Thursday, September 30, 2010

Jesus Tastes Like Cardboard

It's true; ask any Catholic. 

I thought I should start my new blog with an attention-getter, so yeah. Cardboard.   

I was the daughter of Catholic parents--well, a Catholic mom, anyway--and attended parochial schools through high school. On a weekly basis, I tasted first-hand the dull, dry wafer that millions of people in this world believe to be converted into Jesus's body during the sacrament of the eucharist. Not symbolically converted; actually converted. 

I can still summon up the memory of that taste, but I can't summon up a memory of a time when I genuinely believed it. I said to myself that I believed it, and I said, "Amen," when the priests proffered the little off-white disk with the secret code words. I knew the right answer. But honestly? Nothing. 

I stopped going to mass once I moved into my college dorm room. I dabbled with various denominations when I married an Episcopalian, especially after we had kids. But once I determined to do an honest self-examination, the gig was up: I'm an atheist. 

Or secular humanist, if you'd like reassurance that there is a moral code at work to keep me from murder and mayhem. 

None of my friends or family have come out to me as atheists yet, though some of them probably are. I don't ask everyone I know. It's personal. But sometimes it comes up in conversation.  

The point is, you wouldn't know it from looking at me (unless I'm wearing my "Village Atheist" t-shirt). I have no flashing eyes, no floating hair. There's nothing extraordinary about my life experience. I'm just the heretic next door. 

I don't wish to disavow you of your faith, but if you'd like to know more about one non-believer's beliefs--assuming you can suppress the urge to weave a circle round me thrice and close your eyes with holy dread--read on.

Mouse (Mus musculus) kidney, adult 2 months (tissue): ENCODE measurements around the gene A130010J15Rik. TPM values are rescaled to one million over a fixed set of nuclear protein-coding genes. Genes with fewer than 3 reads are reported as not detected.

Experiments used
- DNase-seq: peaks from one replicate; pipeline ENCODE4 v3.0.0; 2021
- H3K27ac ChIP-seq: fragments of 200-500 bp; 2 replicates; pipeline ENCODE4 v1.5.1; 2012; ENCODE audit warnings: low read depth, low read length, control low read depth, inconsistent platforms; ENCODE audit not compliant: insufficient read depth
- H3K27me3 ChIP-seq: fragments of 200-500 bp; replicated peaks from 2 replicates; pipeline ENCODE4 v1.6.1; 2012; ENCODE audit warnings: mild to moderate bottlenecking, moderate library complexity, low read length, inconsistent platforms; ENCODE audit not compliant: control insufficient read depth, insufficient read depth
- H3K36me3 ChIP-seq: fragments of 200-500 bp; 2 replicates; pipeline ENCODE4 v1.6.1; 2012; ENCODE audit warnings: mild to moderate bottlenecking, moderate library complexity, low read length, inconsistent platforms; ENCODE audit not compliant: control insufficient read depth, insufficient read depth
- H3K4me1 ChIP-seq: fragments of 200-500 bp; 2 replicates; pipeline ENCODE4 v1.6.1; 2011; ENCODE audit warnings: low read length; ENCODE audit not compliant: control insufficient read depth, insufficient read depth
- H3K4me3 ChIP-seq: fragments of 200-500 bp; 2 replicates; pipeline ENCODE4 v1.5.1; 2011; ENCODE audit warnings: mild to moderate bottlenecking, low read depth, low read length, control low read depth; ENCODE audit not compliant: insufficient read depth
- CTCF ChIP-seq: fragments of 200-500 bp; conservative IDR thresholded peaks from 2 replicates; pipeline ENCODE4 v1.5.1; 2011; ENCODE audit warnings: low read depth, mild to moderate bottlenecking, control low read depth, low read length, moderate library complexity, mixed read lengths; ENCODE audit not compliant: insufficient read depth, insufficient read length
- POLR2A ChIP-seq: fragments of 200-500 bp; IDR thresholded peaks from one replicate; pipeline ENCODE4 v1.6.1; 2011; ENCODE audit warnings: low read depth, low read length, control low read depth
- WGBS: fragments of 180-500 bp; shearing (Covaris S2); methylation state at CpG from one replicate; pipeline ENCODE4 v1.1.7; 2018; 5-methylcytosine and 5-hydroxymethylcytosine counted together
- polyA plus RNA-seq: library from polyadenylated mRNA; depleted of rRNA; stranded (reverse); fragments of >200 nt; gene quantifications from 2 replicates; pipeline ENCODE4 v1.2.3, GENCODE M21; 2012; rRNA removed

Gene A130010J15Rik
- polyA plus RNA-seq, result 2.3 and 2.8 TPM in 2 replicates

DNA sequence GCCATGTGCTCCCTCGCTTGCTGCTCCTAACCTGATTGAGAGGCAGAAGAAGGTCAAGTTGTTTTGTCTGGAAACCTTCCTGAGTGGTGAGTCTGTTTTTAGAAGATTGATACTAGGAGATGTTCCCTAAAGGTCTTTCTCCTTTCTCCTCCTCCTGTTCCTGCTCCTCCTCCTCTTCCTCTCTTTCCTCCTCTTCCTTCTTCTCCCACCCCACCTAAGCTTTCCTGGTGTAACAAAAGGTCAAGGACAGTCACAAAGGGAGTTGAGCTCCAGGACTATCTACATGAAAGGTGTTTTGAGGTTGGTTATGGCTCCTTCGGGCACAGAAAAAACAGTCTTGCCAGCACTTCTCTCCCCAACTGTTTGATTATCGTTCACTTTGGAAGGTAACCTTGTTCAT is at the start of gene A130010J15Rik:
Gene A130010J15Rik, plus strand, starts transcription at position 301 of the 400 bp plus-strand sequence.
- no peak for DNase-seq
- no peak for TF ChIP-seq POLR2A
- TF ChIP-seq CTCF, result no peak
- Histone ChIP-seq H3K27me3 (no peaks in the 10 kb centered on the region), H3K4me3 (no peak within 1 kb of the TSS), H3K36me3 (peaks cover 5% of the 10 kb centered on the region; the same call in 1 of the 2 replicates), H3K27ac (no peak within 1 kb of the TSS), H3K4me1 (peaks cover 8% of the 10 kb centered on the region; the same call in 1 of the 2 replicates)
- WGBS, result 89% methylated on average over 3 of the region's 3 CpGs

1. Let me be the first friend to come out to you as an athiest. Fellow Marist grad, two degrees from Notre Dame. Just too much Catholic education to stay Catholic. I think it was Brother John's theology that did me in. Love the blog. And I'm proud to provide the first comment.

  2. I used to call myself an agnostic, until I realized that I was just gutless. An agnostic is just an atheist who's afraid of commitment. Love the blog, Carol.

  3. I was baptized Catholic, dabbled in the Baptist and Episcopal churches through my childhood, went to Catholic high school as a protestant (they really suck the tuition dollars out of protestants), and was married in the Episcopal church. Over the years, the more religion I was exposed to the more I wanted to get the hell out of there. I've looked into Buddhism and even Wicca. (I must admit, one of my main interests in Wicca was that I would have an excuse to go gallivanting naked outside during full moons.)

    I don't know if I can truly say that I don't believe in a higher power of some sort, but I have definitely divorced myself from all forms of organized religion.

  4. I was raised Catholic as well. I stopped believing when I was about 5 years old. You know how when the priest raises the Eucharist a bell rings? Well I always thought that god was ringing the bell. When my brother told me it was an alter boy I stopped believing in god. I figured that if god couldn't be bothered to ring the bell he didn't exist. Not great logic I know, but even though I was an alter boy and kept going to church until I was out from under my mothers rule I never really believed after that.